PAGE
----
Hanjin Shipping Chairwoman Choi Eun-young may hand over the company's managerial right to her brother-in-law, Hanjin Group Chairman Cho Yang-ho, industry sources said, Thursday.
The plan comes months after the group offered liquidity to the shipping firm, which has been experiencing a liquidity shortage in recent years amid a slump in the shipping industry.
According to sources in the financial industry, Hanjin Shipping's parent company, Hanjin Shipping Holdings, will be divided in two to set up a new corporate body.
The new entity will include Hanjin Shipping which will be overseen by Cho. Then Choi will retain control of the other half in addition to other affiliates of the holding company such as Hanjin Logistics, another logistics arm of the holding company; Cyber Logitec, an information technology unit; Hanjin SM, a ship management service provider; and Hanjin Shipping's building in Yeouido, central Seoul.
It is also rumored that all shares of the shipping arm held by Choi will be transferred to Cho including their respective managerial controls.
Korean Air, Hanjin Group's flagship unit, will participate in Hanjin Shipping's capital increase worth 400 billion won and make the shipping firm its affiliate during the first half of the year, according to the sources.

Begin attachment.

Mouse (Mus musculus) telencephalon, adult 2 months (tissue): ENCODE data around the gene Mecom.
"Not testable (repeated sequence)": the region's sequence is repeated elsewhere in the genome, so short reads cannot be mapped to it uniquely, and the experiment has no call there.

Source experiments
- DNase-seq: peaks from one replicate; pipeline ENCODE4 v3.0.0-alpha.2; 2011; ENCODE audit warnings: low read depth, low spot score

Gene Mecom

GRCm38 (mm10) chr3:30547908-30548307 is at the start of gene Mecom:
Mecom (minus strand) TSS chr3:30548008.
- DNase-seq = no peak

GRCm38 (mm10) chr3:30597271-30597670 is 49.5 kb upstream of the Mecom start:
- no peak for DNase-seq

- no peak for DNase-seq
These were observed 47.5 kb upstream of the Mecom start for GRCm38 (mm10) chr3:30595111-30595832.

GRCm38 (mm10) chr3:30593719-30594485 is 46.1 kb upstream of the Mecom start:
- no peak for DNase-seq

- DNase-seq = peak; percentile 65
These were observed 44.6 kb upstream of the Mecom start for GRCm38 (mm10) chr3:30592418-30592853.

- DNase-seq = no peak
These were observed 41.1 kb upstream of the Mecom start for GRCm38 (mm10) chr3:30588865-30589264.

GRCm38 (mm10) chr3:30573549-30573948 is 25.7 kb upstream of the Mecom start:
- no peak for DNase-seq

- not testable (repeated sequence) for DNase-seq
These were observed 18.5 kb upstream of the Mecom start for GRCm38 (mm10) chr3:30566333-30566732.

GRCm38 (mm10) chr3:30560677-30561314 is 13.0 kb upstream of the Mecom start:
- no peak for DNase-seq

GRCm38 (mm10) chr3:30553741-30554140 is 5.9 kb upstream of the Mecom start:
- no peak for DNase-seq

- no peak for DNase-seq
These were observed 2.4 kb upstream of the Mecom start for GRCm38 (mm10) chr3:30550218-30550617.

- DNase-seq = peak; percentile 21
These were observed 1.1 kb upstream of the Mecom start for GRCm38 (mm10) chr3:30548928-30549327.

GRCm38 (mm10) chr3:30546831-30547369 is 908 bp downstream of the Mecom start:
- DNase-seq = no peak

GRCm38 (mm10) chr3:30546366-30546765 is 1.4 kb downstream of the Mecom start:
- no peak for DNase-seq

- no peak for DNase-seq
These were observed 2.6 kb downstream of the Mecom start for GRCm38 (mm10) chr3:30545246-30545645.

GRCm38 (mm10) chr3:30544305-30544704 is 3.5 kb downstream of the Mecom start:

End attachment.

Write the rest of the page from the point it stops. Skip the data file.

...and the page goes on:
Once the stock exchanges and purchases are settled, Cho's group will become a comprehensive logistics company offering services ranging from air to land and sea transportation.
Industry watchers have long predicted that Cho would take control of Hanjin Shipping following Choi's decision to request a bailout from him last year.
Hanjin Shipping is formally an affiliate of Hanjin Group, but has operated independently from the group. Choi's husband and Cho's younger brother, Cho Soo-ho, ran the company but since his death in 2006, Choi has been at the helm and has sought a complete separation from the group, selling stakes in several of the group's core affiliates.
However, years of slump in the shipping industry and consequent liquidity shortages forced Choi to seek a bailout from Cho. Hanjin Shipping posted 242 billion won in operating losses last year, larger than the previous year's 109 billion won, marking three straight years of losses.
Korean Air under Cho then offered a total of 250 billion won in October and December. In return for the emergency loan, the airline took a 15.4-percent stake in Hanjin Shipping, held by Hanjin Shipping Holdings, as security. Cho also had his aid, Seok Tae-soo, become Hanjin Shipping's president, virtually controlling the company.
However, officials of Hanjin Shipping and Korean Air said talks of an imminent transfer of managerial control from Choi to Cho have not yet been confirmed.
"When we presented self-help plans in December, Hanjin Shipping, Korean Air and creditor banks agreed to devise measures to solve the financial trouble, and such managerial right transfer may be one of the options. It is under discussion for now but nothing has been confirmed," a Hanjin Shipping official said.
A Korean Air official also said the plan is one of the possible scenarios which the two companies and the creditor banks are considering.